Recognizing the need to implement quality and remove waste, companies welcome Lean, Six Sigma, or a combination of the two, typically taking a broad technique that seeks to remediate every process, vital or not. When this takes place, efforts end up being distracted, enhancements indefinitely postponed, and results average at best.
The Ultimate Improvement Cycle (UIC) incorporates Lean, Six Sigma, and the Theory of Constraints into a combined technique that will assist you immediately focus your efforts on those locations that will make the greatest difference. The book presents standard laws of factory physics that reveal why the UIC provides significant fundamental enhancement while other initiatives so frequently fail. It describes to you why focusing your efforts on obvious problems instead of systemic priorities is wasted effort.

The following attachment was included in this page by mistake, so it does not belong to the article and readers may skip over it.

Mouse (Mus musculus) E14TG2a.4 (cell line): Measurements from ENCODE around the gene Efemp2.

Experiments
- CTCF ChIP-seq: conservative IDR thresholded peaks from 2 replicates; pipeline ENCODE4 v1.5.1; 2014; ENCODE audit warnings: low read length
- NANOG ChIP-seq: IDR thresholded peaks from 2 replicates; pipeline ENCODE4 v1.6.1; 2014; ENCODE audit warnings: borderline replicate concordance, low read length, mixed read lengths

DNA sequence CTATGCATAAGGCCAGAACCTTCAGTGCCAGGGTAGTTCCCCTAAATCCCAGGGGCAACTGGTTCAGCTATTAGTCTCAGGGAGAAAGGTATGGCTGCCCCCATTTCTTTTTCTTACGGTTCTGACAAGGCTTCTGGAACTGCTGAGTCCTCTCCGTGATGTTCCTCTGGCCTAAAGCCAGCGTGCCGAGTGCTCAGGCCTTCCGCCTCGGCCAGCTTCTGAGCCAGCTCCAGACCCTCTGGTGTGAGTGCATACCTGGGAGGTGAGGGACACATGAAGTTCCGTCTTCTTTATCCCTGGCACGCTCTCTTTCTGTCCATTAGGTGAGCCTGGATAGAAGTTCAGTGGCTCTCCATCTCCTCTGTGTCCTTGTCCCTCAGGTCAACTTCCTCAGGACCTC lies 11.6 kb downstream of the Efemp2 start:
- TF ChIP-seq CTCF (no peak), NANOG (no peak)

Concentrate on key locations and take enhancement to the next level
The Ultimate Improvement Cycle: Maximizing Profits through the Integration of Lean, Six Sigma, and the Theory of Constraintsreveal you ways to draw the best from Lean and Six Sigma by employing principles drawn from the Theory of Constraints. This technique will ensure that your effort is focused in the ideal place, at the right time, using the right devices, and the right amount of resources. This multi-pronged technique addresses cost accounting, variation, waste, and efficiency measurements. However most notably, it focuses your company on the ideal locations to enhance.
Applying years of hands-on work in numerous environments, Bob Sproull has established a special proven approach that profits from a time-release formula for evoking the secret devices that enhancement requires. He reveals you ways to benefit from the cyclical nature of enhancement to implement change that is perpetually effective, and his technique does not need more resources than you have on hand. Although originally established in manufacturing, the UIC works similarly well in any environment whether it be making or service-oriented, consisting of Maintenance, Repair and Overhaul (MRO) and Critical Chain Project Management (CCPM).